If you’ve been away from education for a few years, it’s quite natural to worry that you’ll struggle to cope.
However, there are actually plenty of advantages to having a few years (or even a few decades!) of experience…
You have a career plan
Mature students often have a clearer idea of what they want to study. Taking time out of education provides an opportunity to figure out what motivates and interests you. Mature learners are more likely to choose employability-focused degrees and have a definite career path in mind.
You make decisions for yourself
As a mature student, the choice to further your education is yours alone; no one is telling you what to study. Teenagers are often swayed by family and friends, whereas older learners are often more independent with clearer motivations to drive you throughout your degree. Older students have also had more time to understand their personal strengths and weaknesses; this means you can choose a degree and learning format that suits you.
There are more flexible entry requirements
Some institutions (including University of Essex Online) will offer flexible entry requirements. As a mature student your application will be given special and individual consideration. You may be able to use work experience, training, professional and life experiences as part of your application.
Studying is an exciting new adventure
Studying continuously can become tiresome and some younger students can feel like they have already spent their whole lives at school. For mature students, studying will be a break from the norm and a chance to try something new. This fresh perspective and enthusiasm will help you complete your degree.
You can use your life experience in the classroom
Whatever you’ve been doing since you left school, the chances are that you’ve learnt a lot without even realising it. Just through watching the news, reading books and interacting with other people you will have built on your knowledge of the world and society. Previous work experience, or experience raising a family, can also provide a good foundation and valuable skills (e.g. organisation, money management, self-discipline, confidence) for studying a degree. Having real-life experience will also definitely help you put academic material into a broader context.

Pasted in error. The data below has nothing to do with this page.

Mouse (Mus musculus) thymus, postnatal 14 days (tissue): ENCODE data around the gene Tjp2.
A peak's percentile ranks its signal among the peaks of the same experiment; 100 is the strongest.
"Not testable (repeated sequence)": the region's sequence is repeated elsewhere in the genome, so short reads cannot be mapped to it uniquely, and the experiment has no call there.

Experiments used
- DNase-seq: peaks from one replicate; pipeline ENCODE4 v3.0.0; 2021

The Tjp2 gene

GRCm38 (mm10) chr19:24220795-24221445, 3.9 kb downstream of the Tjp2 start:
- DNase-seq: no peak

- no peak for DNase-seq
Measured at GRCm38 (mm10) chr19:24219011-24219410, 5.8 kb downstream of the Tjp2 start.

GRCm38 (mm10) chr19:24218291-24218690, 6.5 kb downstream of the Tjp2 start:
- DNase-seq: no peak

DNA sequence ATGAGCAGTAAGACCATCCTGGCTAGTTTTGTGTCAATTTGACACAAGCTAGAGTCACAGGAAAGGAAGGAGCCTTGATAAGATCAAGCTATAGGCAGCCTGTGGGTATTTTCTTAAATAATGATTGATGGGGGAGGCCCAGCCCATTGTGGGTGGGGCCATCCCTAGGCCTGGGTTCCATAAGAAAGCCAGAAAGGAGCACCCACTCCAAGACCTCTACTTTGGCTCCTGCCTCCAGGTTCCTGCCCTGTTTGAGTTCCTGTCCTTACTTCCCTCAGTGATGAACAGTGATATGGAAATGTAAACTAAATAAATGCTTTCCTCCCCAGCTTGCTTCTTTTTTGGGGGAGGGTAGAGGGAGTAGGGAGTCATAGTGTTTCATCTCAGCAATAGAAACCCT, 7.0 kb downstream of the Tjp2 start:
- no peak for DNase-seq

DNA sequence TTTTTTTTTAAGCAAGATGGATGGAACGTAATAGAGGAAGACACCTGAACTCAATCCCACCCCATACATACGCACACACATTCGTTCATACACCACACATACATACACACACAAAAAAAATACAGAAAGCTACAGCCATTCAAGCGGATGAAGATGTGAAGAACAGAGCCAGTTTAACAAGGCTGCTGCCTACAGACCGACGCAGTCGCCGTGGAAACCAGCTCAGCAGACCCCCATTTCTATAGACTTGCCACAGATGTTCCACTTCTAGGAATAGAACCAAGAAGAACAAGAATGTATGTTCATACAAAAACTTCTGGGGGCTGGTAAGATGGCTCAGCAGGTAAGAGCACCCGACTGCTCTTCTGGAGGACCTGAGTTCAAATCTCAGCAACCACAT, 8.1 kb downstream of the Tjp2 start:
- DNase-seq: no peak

Employers like mature students
Graduates can struggle when entering the job market because employers want experience and qualifications. Mature students can take advantage of this requirement as most will already have former work experience and reliable references. Many older learners also choose to study part-time or via distance learning so they can continue to be employed whilst studying.
You’re not alone
Mature students aren’t as rare as you might think; technically, a mature student is defined as “any student aged 21 or over at the start of their studies” and 30.2% of all UK university students are actually mature students. So it’s likely that wherever you choose to study, there will be some older students in your class!
Want to learn more? Read these related blog posts…
- Am I too old to study for a degree?
- Changing career in your 30s and 40s
- The three stages of changing your career later in life